Museum Web Design logo, composed of the letters M and W stylized to look like a classical museum facade.

Thursday, October 22, 2009

When Web Accessibility Standards Fall Short

I'm a huge advocate of usable websites. But then, most people say they are these days. Conscientious museum professionals take care to ensure their museum websites meet or exceed accessibility standards.

However, usability extends beyond accessibility standards. And not all "accessible" website are highly usable.

Graphic designers are often young people with strong eyesight. That may be why tiny gray text on gray backgrounds is so popular right now. I've been known to make use of small gray text (there's some on this page), but I try to restrict that use to legal disclaimers or other less critical content.

On some websites, core content is presented in low-contrast shades of very tiny text. An example of this can be seen on the website of the Metropolitan Museum of Art in New York. Some of the pages (like the one linked here) feature truly tiny dark text on a dark green background.

Now here's the rub: technically, such a presentation meets the baseline of accessibility standards. But is it legible? Probably just barely for 50% of the art museum's audience.

And tiny text isn't the only common violation of legible design. One I see often is columns of text that expand to fit browser window widths. With the rise of wide-screen monitors, this can result in text columns that stretch out 2 feet!

What's the problem with that? Well, when our eyes reach the end of a line of text, they dart left to pick up the next line and continue reading. When the distance covered reaches more than the width of a paperback novel, our eyes have trouble finding the next line. Have you ever found yourself reading the same line of text twice? The cause is column widths that are too long. A solution is to increase the space between lines, but this isn't something that web pages do automatically, and it's only helpful to a point.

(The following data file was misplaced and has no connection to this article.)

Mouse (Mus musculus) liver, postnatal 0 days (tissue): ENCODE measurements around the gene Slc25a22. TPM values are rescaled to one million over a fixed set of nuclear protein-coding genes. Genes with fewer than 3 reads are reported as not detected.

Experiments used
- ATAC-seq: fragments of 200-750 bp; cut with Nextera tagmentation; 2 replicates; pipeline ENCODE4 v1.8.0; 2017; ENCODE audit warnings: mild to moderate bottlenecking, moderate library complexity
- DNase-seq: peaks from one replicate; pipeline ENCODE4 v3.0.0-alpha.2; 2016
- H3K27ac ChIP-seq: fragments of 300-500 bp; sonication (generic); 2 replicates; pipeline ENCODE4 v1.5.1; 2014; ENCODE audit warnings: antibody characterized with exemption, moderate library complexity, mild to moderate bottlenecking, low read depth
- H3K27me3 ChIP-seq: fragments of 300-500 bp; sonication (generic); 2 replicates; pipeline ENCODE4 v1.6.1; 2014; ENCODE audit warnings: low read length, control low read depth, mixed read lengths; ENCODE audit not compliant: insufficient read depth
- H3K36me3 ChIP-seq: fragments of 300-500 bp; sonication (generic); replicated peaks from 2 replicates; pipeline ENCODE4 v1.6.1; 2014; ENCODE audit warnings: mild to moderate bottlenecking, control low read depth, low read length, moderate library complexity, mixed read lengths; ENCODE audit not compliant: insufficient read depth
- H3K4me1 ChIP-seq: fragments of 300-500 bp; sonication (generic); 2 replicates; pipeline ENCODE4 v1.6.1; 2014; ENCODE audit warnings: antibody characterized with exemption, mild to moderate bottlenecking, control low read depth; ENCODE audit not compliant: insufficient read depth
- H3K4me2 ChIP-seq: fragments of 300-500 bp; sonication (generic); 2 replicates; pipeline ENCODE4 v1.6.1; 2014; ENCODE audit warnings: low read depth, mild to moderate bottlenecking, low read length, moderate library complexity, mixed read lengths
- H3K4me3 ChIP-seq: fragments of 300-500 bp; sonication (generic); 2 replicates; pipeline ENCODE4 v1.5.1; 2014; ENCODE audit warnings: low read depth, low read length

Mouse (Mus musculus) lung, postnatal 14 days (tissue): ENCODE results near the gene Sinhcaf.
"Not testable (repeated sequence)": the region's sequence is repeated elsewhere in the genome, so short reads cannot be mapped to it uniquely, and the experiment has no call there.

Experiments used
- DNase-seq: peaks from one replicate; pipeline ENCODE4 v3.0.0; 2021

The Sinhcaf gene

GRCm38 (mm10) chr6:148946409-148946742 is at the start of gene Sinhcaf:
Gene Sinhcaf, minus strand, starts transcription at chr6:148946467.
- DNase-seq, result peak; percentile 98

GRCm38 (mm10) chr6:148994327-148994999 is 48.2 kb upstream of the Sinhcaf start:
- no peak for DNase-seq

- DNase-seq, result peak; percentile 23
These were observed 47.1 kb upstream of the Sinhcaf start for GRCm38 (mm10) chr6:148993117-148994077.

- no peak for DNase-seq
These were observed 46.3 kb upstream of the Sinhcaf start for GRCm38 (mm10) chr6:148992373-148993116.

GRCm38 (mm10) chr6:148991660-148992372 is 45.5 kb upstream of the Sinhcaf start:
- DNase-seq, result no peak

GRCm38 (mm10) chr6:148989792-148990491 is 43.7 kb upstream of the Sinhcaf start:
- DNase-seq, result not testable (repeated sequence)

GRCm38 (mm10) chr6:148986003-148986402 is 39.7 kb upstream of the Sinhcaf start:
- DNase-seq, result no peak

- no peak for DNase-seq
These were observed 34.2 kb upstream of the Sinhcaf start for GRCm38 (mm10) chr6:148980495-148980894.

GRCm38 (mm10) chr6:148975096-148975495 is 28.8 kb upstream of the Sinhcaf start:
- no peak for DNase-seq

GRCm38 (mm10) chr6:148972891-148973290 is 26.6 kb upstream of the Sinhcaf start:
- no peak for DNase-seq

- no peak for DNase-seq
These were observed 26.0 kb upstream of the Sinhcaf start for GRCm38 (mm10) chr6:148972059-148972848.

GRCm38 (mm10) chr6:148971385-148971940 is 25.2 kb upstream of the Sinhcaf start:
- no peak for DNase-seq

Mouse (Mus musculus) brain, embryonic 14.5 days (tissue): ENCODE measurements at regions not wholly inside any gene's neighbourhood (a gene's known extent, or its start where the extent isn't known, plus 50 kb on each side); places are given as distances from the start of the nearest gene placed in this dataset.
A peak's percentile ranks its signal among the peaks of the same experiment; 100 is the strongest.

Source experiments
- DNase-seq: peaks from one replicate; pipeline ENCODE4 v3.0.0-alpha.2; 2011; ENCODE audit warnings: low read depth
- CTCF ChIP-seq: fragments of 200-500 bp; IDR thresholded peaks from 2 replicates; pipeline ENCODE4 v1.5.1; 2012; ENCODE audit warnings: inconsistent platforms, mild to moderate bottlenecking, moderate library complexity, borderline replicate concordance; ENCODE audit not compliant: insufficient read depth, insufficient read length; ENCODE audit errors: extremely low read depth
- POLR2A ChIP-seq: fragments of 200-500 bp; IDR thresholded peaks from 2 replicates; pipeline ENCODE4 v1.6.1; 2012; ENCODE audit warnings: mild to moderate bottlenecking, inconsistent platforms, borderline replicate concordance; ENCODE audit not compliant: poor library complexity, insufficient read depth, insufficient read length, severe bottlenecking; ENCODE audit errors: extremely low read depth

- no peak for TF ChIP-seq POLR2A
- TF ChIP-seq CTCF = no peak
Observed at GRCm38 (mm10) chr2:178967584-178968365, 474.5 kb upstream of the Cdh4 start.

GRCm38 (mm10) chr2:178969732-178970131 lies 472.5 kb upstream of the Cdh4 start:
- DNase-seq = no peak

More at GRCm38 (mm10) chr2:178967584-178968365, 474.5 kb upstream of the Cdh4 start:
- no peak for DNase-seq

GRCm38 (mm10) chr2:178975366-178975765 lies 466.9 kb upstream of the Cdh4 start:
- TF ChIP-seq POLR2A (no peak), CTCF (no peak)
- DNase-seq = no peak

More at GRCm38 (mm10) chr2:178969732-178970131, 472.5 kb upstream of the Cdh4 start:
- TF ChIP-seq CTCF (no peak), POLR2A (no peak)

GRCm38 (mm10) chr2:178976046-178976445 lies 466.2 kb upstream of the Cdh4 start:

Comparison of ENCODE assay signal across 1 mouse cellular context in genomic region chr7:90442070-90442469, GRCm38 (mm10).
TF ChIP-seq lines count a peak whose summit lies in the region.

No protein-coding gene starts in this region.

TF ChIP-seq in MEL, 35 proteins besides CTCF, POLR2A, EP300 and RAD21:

Thankfully, the text on the Met website page can be re-sized in the browser. But who bothers to re-size? Sure, us web savvy folk will do it, but many users will just move on. Similarly, users can adjust their browser widths to be more reasonable on pages with wide columns of text. But again, most users won't do so. Which brings up another reason to focus on usable web design.

Users with disabilities are not the only users who benefit from good interface design. If your website is a struggle to read, or interact with, or find information on, people just won't bother with it. Users already spend less than a minute or two on most websites. We must not only give them a reason to want to stick around but also to not be turned off. Making a website hard to use is a sure way to lose an audience.

What's the solution? Same as it always was when you needed a well-designed book, magazine or advertisement: consult a professional graphic designer. Typographic theory has been around now for several hundred years. Some things have changed with the advent of desktop publishing and the internet. But the rules of legibility and good layout design still mostly apply. There are a lot of rules—and a lot of quirks—to good typography, but an experienced designer will be versed in their proper application.

So be sure to insist that your website meets accessibility standards. But also make sure you employ a graphic designer with professional training and knowledge of classical design. Only then can you expect to call your museum website truly usable.

1 comment:

  1. David! too bad you have stopped blogging... this is just the stuff I need to prep for my next class on arts institution website design rules ;-)